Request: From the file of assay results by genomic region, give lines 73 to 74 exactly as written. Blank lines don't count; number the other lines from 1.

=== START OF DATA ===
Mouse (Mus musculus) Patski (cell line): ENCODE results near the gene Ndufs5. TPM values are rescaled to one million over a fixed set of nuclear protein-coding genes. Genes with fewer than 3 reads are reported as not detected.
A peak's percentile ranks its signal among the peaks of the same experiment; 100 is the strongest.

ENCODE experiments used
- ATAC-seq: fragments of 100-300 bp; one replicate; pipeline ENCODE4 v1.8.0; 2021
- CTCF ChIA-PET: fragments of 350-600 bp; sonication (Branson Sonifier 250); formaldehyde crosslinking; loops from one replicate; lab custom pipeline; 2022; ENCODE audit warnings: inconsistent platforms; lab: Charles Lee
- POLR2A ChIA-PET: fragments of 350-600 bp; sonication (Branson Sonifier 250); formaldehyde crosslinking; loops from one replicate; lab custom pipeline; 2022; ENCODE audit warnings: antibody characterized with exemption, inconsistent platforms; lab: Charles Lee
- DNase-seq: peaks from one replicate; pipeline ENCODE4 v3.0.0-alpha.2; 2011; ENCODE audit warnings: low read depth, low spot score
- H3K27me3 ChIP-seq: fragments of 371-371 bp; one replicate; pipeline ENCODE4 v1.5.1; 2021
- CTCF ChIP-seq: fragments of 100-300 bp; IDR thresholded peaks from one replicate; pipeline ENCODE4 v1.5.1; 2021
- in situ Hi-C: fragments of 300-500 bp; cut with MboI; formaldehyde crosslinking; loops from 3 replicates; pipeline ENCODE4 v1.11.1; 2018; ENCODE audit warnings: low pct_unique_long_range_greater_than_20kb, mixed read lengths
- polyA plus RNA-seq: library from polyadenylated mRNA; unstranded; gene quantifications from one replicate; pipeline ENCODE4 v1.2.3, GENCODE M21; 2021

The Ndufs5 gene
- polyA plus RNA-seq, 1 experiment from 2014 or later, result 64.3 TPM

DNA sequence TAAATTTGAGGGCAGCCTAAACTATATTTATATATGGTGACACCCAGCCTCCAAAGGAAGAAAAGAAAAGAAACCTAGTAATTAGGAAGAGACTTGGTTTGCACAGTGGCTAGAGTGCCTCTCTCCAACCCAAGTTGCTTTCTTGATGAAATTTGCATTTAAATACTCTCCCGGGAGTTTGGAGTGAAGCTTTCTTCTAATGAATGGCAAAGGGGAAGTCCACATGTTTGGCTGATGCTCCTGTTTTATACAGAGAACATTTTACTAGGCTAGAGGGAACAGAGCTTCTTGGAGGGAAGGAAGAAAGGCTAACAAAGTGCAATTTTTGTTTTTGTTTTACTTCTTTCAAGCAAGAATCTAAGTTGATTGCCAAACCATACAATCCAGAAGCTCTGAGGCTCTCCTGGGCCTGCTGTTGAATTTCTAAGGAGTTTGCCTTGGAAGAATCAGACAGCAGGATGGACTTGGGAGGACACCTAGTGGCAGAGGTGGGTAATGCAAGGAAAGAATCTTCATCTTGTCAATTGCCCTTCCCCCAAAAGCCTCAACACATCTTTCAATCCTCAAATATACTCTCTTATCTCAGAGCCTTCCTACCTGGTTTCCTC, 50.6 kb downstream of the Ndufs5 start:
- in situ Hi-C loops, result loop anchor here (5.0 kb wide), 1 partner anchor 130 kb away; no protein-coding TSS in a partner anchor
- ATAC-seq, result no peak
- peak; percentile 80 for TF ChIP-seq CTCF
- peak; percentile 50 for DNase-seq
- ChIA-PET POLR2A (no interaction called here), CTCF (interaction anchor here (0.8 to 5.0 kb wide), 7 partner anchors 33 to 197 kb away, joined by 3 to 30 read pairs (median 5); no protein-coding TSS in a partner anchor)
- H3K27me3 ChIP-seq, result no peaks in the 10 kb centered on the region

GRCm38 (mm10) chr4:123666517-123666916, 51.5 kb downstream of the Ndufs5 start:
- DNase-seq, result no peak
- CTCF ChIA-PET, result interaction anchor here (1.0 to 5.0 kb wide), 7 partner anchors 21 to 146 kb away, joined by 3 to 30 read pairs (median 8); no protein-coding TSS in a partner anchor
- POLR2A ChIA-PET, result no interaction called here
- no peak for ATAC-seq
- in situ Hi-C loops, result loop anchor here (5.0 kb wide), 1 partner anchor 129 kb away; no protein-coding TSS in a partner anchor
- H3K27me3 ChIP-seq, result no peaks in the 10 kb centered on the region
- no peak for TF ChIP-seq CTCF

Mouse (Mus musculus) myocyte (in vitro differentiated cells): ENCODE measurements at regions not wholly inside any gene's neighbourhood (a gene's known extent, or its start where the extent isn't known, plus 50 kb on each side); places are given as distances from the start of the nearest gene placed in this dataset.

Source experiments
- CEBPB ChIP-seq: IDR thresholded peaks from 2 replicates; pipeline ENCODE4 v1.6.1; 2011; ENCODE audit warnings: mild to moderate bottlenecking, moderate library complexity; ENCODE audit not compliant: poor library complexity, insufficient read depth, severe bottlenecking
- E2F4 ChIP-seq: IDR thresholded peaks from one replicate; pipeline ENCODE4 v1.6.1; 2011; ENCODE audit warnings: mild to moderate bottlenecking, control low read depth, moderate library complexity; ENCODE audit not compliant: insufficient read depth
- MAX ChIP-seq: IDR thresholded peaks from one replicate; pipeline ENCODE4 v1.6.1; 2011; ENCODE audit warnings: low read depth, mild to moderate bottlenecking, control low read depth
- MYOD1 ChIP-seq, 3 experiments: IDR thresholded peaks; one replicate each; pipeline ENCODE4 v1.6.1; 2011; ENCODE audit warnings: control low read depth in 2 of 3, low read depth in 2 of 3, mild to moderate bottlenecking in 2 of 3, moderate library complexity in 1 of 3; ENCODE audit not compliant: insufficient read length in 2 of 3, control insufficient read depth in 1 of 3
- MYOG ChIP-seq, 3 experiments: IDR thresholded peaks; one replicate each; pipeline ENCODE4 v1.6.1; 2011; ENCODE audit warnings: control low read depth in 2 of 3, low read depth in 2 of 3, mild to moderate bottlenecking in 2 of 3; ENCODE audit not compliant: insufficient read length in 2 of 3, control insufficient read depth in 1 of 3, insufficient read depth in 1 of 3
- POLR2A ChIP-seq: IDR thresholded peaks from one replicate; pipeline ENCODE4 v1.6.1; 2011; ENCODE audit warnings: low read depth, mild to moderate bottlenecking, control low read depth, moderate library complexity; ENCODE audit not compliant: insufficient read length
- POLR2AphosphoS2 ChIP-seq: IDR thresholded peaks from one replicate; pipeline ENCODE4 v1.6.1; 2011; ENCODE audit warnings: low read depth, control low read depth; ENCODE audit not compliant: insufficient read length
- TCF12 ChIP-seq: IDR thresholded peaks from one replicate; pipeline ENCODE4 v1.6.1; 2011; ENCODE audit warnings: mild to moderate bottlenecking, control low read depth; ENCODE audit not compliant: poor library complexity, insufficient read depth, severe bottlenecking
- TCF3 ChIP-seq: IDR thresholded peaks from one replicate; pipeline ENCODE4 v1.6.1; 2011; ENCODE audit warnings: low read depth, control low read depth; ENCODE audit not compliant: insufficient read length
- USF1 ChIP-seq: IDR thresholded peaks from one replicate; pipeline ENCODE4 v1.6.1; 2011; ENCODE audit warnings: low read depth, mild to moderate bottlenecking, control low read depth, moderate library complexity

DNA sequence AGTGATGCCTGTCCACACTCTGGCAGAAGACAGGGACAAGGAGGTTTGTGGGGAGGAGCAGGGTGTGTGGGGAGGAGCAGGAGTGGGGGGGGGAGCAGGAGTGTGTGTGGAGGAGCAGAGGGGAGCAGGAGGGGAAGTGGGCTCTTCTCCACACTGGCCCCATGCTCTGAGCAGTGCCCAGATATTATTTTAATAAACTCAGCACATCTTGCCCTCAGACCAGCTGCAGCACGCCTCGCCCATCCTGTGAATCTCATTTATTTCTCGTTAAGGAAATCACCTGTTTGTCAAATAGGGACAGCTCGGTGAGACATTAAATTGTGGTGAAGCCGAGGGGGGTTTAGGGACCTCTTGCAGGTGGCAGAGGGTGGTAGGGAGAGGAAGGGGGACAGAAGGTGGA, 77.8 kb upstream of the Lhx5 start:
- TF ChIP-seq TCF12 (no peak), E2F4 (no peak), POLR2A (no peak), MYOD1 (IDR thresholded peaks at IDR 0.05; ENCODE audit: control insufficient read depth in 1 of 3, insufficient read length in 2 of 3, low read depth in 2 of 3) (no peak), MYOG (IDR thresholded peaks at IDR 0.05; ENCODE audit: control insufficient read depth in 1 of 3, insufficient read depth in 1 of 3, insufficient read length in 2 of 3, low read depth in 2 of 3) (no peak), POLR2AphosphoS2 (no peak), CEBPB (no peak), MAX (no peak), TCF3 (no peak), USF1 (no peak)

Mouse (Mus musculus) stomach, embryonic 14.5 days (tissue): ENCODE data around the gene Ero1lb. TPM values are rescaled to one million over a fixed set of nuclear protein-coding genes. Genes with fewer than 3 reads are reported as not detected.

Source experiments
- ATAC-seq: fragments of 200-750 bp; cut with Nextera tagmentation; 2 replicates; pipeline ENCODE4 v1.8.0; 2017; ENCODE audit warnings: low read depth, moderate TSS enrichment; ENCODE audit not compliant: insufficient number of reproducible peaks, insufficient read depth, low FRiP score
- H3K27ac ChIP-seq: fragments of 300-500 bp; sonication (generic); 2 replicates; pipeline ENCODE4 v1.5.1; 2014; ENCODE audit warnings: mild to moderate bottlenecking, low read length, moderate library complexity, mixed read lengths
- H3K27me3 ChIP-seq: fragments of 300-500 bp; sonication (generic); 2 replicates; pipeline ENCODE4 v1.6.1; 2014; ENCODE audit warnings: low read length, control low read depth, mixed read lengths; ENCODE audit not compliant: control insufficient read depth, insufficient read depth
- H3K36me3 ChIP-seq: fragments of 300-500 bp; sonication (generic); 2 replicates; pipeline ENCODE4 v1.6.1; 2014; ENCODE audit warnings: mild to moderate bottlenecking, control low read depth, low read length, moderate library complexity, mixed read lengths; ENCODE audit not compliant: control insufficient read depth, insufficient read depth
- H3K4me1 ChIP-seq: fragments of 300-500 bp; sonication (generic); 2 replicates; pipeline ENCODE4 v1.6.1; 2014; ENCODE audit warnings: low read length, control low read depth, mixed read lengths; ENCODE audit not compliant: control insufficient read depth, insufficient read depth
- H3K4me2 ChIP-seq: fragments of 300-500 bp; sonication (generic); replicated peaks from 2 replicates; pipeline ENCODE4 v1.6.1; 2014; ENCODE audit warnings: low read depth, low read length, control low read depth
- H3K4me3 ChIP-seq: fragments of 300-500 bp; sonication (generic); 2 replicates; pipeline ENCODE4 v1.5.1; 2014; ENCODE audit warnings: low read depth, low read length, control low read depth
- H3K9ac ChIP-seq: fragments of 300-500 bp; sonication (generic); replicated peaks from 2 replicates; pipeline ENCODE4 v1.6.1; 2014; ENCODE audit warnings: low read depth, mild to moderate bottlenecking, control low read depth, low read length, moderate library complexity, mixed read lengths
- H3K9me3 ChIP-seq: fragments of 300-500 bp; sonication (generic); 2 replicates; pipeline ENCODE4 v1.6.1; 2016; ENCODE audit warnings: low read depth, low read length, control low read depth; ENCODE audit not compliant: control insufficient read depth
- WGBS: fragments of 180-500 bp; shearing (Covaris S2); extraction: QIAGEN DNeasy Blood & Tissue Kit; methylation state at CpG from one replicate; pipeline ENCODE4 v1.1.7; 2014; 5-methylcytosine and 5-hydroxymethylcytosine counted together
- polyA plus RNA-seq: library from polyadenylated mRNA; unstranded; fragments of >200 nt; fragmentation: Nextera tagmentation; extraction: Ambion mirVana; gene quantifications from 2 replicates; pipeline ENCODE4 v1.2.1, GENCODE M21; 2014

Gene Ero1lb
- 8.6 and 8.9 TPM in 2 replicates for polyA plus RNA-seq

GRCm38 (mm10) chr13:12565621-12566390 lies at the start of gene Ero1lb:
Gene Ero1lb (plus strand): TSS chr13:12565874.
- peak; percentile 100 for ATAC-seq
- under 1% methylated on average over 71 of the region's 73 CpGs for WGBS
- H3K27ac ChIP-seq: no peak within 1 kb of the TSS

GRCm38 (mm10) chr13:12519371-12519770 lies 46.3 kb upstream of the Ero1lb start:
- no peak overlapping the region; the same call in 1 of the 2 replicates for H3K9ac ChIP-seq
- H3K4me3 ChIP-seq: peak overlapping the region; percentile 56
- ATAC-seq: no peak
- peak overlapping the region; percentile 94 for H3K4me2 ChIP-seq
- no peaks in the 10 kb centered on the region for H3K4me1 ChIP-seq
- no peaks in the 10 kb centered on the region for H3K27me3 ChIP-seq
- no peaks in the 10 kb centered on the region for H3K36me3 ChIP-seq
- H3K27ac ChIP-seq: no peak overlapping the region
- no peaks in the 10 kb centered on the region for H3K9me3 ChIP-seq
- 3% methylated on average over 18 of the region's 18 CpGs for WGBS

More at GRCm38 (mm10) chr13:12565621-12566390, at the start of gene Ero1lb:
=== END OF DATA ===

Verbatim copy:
- 3% methylated on average over 18 of the region's 18 CpGs for WGBS

More at GRCm38 (mm10) chr13:12565621-12566390, at the start of gene Ero1lb: